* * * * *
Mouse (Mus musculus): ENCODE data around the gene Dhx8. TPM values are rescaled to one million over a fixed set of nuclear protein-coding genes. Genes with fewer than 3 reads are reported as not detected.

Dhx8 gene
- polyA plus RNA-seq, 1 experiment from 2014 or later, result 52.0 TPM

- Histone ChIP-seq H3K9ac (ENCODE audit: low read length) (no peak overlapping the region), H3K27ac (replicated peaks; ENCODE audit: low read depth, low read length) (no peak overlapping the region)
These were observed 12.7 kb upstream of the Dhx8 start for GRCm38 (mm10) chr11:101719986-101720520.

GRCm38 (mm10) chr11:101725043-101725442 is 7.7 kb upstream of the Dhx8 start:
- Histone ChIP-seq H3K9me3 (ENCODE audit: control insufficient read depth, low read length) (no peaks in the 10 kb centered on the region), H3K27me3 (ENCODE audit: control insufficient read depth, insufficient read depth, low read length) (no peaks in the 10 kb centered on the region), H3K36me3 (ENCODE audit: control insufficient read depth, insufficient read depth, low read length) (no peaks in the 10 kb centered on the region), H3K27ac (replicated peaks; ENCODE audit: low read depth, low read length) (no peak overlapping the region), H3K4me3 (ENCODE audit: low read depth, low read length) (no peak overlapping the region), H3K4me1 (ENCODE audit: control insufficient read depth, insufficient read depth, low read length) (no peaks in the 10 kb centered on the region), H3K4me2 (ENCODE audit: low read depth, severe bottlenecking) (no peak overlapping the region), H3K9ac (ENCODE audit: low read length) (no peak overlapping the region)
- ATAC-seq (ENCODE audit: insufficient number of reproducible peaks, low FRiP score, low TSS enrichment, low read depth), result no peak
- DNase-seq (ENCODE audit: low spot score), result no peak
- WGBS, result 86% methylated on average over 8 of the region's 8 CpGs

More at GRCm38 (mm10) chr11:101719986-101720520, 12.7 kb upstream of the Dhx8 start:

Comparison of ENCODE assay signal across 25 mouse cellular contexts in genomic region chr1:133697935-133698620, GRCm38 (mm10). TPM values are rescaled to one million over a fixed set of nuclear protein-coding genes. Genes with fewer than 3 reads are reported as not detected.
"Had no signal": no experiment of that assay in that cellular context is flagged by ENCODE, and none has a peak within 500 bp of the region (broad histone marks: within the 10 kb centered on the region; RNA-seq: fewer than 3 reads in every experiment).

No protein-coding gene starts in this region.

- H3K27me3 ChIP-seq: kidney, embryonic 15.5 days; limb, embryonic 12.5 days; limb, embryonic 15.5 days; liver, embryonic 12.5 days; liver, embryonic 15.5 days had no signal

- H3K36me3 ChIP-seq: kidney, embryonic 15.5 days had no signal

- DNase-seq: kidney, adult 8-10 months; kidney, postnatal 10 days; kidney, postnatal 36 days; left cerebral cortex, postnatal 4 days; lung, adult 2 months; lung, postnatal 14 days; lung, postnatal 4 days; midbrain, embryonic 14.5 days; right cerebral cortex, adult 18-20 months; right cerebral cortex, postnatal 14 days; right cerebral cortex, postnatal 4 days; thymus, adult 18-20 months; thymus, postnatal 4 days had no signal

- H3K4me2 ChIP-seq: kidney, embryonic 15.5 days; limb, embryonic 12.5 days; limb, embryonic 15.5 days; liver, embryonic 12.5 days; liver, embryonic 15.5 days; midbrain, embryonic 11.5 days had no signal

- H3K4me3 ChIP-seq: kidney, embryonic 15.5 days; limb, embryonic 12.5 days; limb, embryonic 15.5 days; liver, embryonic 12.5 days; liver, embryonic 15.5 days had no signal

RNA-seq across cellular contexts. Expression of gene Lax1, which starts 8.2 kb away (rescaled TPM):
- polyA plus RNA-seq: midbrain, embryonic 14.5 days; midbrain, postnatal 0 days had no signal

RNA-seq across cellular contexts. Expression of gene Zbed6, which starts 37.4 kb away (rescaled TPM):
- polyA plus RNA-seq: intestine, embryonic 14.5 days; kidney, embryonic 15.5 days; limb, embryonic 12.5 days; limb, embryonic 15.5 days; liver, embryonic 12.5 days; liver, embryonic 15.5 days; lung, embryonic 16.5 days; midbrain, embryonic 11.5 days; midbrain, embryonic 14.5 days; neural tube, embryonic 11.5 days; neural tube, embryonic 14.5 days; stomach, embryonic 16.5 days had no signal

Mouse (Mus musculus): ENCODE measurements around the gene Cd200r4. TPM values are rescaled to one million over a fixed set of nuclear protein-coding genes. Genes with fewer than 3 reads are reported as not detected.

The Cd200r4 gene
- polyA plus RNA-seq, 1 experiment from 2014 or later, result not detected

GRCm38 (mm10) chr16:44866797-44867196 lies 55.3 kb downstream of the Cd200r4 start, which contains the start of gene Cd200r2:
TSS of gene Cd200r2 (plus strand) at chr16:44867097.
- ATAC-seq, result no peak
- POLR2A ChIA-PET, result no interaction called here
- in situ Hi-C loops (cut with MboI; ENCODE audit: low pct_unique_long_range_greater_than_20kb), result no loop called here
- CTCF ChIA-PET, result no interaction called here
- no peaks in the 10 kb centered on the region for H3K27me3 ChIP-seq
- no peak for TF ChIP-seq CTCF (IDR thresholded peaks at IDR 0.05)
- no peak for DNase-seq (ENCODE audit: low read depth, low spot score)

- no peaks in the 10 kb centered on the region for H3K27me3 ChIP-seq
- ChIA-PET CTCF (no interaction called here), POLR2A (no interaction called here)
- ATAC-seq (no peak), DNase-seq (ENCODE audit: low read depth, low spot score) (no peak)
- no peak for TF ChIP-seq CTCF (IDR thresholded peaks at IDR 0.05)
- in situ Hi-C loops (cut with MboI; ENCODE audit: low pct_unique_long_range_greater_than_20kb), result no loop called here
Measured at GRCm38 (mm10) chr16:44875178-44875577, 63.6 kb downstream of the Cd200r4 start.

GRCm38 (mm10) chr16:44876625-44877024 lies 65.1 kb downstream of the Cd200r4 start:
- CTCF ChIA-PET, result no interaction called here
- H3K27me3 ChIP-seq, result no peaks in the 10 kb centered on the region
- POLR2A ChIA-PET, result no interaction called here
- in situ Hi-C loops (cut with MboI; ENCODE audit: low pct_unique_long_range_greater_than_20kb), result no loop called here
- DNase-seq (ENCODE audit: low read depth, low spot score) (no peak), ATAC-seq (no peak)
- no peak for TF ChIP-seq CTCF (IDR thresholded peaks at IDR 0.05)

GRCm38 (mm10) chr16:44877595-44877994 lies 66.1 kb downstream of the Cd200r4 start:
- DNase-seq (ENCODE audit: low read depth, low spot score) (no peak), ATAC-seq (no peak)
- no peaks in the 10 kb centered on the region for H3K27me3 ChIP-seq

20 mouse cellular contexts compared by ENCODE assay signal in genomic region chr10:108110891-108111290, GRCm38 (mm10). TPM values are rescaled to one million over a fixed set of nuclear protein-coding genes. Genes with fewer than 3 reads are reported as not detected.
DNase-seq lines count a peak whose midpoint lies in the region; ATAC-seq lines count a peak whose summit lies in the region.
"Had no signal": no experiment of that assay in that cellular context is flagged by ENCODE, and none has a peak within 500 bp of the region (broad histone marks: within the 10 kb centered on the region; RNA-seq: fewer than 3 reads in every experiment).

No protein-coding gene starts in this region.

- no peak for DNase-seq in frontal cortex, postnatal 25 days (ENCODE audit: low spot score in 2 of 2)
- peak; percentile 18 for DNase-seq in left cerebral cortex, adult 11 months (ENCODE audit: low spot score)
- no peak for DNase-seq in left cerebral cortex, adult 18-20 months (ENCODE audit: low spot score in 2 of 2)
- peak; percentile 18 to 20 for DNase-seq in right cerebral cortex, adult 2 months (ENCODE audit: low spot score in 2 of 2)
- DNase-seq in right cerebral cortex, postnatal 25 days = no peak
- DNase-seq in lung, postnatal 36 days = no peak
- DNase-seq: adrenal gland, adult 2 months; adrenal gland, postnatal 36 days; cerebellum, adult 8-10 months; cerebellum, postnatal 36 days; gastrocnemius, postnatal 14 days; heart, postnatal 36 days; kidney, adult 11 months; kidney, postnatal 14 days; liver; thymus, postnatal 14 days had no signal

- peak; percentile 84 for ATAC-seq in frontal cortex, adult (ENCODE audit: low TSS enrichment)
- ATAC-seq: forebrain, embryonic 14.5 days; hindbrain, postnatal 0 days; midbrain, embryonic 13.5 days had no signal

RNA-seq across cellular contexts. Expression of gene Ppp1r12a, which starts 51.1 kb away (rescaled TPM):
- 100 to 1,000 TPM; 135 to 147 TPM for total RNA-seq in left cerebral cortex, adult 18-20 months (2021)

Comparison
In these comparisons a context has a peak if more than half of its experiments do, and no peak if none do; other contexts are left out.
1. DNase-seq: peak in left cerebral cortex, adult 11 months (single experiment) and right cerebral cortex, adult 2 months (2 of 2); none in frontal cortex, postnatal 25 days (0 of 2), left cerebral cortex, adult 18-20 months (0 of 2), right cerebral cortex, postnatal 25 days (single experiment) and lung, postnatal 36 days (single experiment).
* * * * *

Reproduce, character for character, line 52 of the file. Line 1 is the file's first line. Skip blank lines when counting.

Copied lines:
20 mouse cellular contexts compared by ENCODE assay signal in genomic region chr10:108110891-108111290, GRCm38 (mm10). TPM values are rescaled to one million over a fixed set of nuclear protein-coding genes. Genes with fewer than 3 reads are reported as not detected.